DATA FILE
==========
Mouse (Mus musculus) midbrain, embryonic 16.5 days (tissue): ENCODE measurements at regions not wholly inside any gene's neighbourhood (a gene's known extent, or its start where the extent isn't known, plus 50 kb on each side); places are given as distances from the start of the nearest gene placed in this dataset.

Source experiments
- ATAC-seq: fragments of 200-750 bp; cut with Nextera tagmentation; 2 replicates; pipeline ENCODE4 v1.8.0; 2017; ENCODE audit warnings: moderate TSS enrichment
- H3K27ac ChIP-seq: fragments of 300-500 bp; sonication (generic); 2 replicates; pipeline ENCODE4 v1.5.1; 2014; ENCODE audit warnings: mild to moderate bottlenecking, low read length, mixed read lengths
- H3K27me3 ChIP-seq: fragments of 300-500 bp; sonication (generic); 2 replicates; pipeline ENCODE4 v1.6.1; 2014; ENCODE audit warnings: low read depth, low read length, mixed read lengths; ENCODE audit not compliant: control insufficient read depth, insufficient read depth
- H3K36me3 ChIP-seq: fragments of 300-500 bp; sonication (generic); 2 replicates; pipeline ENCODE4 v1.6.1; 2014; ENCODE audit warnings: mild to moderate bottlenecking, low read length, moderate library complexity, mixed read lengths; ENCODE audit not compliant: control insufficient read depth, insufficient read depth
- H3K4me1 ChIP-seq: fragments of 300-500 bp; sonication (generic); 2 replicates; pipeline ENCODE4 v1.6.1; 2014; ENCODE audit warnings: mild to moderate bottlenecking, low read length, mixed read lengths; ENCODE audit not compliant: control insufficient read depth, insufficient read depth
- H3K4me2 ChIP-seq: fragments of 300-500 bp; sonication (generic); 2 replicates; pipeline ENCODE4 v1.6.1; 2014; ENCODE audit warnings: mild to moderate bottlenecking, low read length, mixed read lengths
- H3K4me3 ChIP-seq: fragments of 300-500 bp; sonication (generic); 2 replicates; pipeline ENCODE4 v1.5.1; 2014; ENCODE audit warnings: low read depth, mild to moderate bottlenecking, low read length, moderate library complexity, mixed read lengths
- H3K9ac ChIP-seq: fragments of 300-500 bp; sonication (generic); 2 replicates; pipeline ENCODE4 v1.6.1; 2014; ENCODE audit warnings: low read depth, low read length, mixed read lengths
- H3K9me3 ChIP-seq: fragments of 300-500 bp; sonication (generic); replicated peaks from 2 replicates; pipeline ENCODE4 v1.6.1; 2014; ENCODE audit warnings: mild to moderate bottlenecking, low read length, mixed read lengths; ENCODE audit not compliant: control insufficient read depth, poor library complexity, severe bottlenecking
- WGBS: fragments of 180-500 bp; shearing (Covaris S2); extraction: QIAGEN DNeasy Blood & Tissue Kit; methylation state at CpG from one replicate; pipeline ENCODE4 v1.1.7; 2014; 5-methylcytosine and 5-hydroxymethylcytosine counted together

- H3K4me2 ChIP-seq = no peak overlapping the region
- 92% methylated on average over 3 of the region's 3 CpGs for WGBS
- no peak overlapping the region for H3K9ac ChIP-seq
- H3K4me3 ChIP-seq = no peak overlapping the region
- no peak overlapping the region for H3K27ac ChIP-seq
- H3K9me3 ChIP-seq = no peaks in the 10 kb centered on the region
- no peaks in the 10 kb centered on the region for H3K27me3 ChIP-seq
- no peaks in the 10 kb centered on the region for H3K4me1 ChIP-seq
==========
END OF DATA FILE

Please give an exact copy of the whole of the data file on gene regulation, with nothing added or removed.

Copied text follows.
Mouse (Mus musculus) midbrain, embryonic 16.5 days (tissue): ENCODE measurements at regions not wholly inside any gene's neighbourhood (a gene's known extent, or its start where the extent isn't known, plus 50 kb on each side); places are given as distances from the start of the nearest gene placed in this dataset.

Source experiments
- ATAC-seq: fragments of 200-750 bp; cut with Nextera tagmentation; 2 replicates; pipeline ENCODE4 v1.8.0; 2017; ENCODE audit warnings: moderate TSS enrichment
- H3K27ac ChIP-seq: fragments of 300-500 bp; sonication (generic); 2 replicates; pipeline ENCODE4 v1.5.1; 2014; ENCODE audit warnings: mild to moderate bottlenecking, low read length, mixed read lengths
- H3K27me3 ChIP-seq: fragments of 300-500 bp; sonication (generic); 2 replicates; pipeline ENCODE4 v1.6.1; 2014; ENCODE audit warnings: low read depth, low read length, mixed read lengths; ENCODE audit not compliant: control insufficient read depth, insufficient read depth
- H3K36me3 ChIP-seq: fragments of 300-500 bp; sonication (generic); 2 replicates; pipeline ENCODE4 v1.6.1; 2014; ENCODE audit warnings: mild to moderate bottlenecking, low read length, moderate library complexity, mixed read lengths; ENCODE audit not compliant: control insufficient read depth, insufficient read depth
- H3K4me1 ChIP-seq: fragments of 300-500 bp; sonication (generic); 2 replicates; pipeline ENCODE4 v1.6.1; 2014; ENCODE audit warnings: mild to moderate bottlenecking, low read length, mixed read lengths; ENCODE audit not compliant: control insufficient read depth, insufficient read depth
- H3K4me2 ChIP-seq: fragments of 300-500 bp; sonication (generic); 2 replicates; pipeline ENCODE4 v1.6.1; 2014; ENCODE audit warnings: mild to moderate bottlenecking, low read length, mixed read lengths
- H3K4me3 ChIP-seq: fragments of 300-500 bp; sonication (generic); 2 replicates; pipeline ENCODE4 v1.5.1; 2014; ENCODE audit warnings: low read depth, mild to moderate bottlenecking, low read length, moderate library complexity, mixed read lengths
- H3K9ac ChIP-seq: fragments of 300-500 bp; sonication (generic); 2 replicates; pipeline ENCODE4 v1.6.1; 2014; ENCODE audit warnings: low read depth, low read length, mixed read lengths
- H3K9me3 ChIP-seq: fragments of 300-500 bp; sonication (generic); replicated peaks from 2 replicates; pipeline ENCODE4 v1.6.1; 2014; ENCODE audit warnings: mild to moderate bottlenecking, low read length, mixed read lengths; ENCODE audit not compliant: control insufficient read depth, poor library complexity, severe bottlenecking
- WGBS: fragments of 180-500 bp; shearing (Covaris S2); extraction: QIAGEN DNeasy Blood & Tissue Kit; methylation state at CpG from one replicate; pipeline ENCODE4 v1.1.7; 2014; 5-methylcytosine and 5-hydroxymethylcytosine counted together

- H3K4me2 ChIP-seq = no peak overlapping the region
- 92% methylated on average over 3 of the region's 3 CpGs for WGBS
- no peak overlapping the region for H3K9ac ChIP-seq
- H3K4me3 ChIP-seq = no peak overlapping the region
- no peak overlapping the region for H3K27ac ChIP-seq
- H3K9me3 ChIP-seq = no peaks in the 10 kb centered on the region
- no peaks in the 10 kb centered on the region for H3K27me3 ChIP-seq
- no peaks in the 10 kb centered on the region for H3K4me1 ChIP-seq